A legal opinion is often one of the closing conditions for a venture financing of a US, particularly Delaware-incorporated, company. Founders of these companies will often ask us, “what is a legal opinion?” and “why do investors need one?” Below are brief answers to these and other commonly asked questions about legal opinions.
What is a legal opinion?
A legal opinion is a formal letter from your company’s corporate counsel to the investors containing counsel’s conclusions about various legal matters relevant to the company and the transaction, based on counsel’s review of a defined body of documents and information.
Legal opinions may include, e.g., the company’s valid existence, the valid issuance of shares to the investors under the applicable corporate law, compliance with certain laws in connection with the transaction, enforceability of the transaction agreements and, in some cases, the company’s existing capitalization. Legal opinions do not give an opinion on every aspect of the company and its business, but rather focus on a specific set of corporate and securities items.
Why do some investors ask for legal opinions?
An opinion from company counsel is intended to give the investors additional comfort as to the legal matters covered by the opinion, but they are not a substitute for “due diligence” to be performed by the investors and their counsel.
Are legal opinions given in every deal? Are they the same every time?
No to each question. Legal opinions are not given in every US venture capital financing, and they are much less common in the major non-US venture capital jurisdictions. Even in transactions where they are given, the contents are negotiated between counsel to the investors and counsel to the company and vary somewhat from transaction to transaction. Whether or not an opinion is given, and the contents of the opinion, must take into account the particulars of the company, the transaction and sometimes the investor.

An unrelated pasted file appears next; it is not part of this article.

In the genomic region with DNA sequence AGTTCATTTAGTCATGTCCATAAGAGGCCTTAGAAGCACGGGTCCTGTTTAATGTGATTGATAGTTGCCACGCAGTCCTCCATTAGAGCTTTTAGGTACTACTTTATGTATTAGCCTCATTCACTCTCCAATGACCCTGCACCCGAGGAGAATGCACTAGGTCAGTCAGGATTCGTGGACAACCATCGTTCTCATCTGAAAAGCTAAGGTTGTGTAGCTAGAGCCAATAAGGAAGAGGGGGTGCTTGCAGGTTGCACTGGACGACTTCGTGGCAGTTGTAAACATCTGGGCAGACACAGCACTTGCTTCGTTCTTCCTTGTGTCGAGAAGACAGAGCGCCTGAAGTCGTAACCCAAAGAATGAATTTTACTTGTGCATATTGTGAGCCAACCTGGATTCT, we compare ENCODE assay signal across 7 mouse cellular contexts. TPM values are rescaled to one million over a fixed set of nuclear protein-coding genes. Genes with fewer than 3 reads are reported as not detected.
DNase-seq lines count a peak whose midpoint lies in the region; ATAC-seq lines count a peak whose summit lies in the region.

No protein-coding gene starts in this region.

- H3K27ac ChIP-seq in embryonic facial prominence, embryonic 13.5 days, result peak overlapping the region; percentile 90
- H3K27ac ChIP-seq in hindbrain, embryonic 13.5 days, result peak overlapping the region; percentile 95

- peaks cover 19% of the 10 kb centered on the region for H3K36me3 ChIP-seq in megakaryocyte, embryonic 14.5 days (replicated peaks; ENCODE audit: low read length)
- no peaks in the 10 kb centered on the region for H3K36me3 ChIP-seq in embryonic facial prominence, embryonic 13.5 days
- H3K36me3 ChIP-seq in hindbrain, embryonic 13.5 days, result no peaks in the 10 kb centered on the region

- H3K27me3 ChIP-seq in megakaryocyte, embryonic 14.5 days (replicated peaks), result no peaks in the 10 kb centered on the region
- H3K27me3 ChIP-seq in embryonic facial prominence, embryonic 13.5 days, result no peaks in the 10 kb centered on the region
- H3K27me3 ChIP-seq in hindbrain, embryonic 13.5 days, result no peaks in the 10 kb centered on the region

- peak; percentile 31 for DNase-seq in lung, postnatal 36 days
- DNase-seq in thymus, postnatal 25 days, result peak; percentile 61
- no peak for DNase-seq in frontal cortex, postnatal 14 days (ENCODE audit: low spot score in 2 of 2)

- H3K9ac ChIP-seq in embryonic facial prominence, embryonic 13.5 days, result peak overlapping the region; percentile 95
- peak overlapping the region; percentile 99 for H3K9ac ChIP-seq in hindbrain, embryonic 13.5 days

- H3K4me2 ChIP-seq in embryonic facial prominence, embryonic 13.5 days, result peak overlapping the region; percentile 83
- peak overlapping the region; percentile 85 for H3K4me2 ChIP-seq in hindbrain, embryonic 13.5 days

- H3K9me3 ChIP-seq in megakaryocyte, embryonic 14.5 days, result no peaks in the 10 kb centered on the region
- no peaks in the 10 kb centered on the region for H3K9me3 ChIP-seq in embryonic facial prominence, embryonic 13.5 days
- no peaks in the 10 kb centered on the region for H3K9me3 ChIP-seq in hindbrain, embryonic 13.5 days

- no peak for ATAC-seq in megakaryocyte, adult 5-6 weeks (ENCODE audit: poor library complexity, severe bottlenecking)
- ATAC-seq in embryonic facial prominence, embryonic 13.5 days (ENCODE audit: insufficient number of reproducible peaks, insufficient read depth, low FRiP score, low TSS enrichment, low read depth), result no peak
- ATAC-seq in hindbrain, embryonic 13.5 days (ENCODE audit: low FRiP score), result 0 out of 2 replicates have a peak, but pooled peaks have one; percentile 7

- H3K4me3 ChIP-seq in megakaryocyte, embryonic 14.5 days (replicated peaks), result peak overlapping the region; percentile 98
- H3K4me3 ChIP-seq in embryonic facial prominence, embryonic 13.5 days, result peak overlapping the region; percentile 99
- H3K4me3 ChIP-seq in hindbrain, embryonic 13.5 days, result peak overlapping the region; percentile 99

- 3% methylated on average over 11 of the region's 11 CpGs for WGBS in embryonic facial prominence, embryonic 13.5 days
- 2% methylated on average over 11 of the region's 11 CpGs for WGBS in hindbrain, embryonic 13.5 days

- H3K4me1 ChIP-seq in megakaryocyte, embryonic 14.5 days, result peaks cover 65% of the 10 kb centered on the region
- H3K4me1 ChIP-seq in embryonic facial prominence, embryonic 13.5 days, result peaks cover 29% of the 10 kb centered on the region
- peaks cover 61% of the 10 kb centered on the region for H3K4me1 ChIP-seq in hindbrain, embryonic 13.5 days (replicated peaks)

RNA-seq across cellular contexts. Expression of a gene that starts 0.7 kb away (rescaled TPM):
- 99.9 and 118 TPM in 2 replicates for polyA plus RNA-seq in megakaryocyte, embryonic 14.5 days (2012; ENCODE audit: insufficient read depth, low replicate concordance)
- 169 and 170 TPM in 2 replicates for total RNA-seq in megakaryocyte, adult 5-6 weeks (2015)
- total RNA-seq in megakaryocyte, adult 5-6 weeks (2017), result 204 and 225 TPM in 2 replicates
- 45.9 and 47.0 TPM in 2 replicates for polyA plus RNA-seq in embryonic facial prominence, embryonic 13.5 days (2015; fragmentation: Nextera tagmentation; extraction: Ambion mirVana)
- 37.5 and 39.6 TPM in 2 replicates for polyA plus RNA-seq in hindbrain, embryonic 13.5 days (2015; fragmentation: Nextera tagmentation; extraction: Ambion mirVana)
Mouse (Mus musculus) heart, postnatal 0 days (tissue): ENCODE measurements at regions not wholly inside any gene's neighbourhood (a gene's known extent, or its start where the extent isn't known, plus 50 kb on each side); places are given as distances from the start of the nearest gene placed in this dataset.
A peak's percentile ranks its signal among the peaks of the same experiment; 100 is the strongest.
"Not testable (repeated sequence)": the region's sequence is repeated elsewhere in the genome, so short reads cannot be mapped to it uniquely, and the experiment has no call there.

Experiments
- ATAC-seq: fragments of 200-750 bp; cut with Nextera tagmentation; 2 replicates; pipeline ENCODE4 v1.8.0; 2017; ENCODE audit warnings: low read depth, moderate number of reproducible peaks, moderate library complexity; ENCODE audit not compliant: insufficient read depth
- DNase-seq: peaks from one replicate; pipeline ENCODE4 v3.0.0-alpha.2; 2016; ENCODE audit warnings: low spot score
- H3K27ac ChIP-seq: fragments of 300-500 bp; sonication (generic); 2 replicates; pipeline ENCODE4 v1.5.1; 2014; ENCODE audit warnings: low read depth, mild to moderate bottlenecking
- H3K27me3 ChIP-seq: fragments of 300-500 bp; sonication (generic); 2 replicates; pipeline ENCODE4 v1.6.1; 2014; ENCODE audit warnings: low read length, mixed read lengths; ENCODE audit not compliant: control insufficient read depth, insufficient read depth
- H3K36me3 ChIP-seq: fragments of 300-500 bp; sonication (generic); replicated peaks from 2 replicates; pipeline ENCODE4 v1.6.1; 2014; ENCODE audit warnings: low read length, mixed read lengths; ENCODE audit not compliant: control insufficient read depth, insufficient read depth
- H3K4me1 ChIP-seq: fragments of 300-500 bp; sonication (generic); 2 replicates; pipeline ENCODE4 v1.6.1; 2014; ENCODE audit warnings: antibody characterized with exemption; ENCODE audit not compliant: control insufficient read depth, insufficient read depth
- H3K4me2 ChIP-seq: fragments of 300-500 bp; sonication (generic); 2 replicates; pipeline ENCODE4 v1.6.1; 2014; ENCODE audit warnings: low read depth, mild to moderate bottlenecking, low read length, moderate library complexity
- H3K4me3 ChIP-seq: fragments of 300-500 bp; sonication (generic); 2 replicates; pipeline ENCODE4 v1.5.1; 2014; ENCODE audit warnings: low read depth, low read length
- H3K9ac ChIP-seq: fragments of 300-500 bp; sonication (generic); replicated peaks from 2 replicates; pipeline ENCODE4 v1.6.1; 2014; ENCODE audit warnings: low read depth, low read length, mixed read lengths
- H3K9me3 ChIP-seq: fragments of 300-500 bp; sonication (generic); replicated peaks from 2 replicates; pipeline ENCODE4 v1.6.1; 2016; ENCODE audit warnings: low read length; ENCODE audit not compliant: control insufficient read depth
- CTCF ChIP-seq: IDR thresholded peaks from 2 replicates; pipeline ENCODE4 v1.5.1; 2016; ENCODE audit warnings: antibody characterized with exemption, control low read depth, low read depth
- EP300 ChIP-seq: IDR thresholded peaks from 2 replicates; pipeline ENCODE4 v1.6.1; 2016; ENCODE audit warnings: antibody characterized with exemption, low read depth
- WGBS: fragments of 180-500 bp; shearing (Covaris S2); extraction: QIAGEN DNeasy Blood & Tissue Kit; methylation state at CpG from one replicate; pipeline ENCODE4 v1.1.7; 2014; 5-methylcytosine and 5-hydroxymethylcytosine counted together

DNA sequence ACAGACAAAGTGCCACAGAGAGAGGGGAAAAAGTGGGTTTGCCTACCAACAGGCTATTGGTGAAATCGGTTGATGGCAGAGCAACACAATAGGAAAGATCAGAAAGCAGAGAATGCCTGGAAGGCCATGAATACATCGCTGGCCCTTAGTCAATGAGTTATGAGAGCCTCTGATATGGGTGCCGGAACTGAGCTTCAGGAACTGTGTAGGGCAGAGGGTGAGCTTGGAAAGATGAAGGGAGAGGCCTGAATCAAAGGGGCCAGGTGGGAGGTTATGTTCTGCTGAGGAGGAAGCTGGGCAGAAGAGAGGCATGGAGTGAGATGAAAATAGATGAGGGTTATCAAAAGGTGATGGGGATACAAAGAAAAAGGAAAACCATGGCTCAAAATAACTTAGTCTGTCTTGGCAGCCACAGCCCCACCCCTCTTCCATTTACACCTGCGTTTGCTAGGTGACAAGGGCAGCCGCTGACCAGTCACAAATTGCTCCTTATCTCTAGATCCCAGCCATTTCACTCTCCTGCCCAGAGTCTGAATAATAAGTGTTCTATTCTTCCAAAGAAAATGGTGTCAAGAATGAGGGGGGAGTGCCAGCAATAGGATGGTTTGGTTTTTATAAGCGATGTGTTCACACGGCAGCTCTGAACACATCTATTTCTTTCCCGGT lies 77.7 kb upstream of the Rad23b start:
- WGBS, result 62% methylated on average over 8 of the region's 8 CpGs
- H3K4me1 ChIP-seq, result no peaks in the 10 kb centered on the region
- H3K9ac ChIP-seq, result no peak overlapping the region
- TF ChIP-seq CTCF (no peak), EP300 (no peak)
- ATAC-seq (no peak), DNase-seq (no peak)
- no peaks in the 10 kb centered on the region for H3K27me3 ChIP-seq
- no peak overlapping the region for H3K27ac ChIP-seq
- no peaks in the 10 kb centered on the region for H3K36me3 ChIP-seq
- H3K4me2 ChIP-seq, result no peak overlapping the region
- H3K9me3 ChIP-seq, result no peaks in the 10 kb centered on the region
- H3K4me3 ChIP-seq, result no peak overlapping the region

Pros and cons of your counsel giving a legal opinion to your investors
Are legal opinions worth it? While the cost-benefit analysis varies from deal to deal, here are a few basic principles to keep in mind.
Most sophisticated law firms have a detailed process for the backup research and internal approval for giving legal opinions, which will increase the company’s transaction expenses. Companies may not wish to incur costs on legal opinions, because those funds could otherwise be used to grow the business. Generally speaking, the smaller the amount being raised in a financing, the less likely that an opinion is appropriate.
Another cost to the company is that of time – not just in the sense of lawyers’ hourly rates, but the fact that the drafting, diligence and (in some cases) negotiation associated with the legal opinion adds to the process of getting the deal closed. This can be a challenge for companies that need to close a deal on a very tight timeline.
While the opinion is given for the investors’ sake, there can be benefits for the company as well. The opinion process can surface historical shortcomings in important corporate formalities that are in the company’s interest to address. Further, the fact that the company has delivered legal opinions in earlier deals can give comfort not only to the current investors, but can make the process easier in future financings; this is because if a company asked to provide a legal opinion in a later financing round, the backup work that counsel must perform typically only needs to cover the period since the last legal opinion was rendered by the same law firm.
Last reviewed: December 1, 2021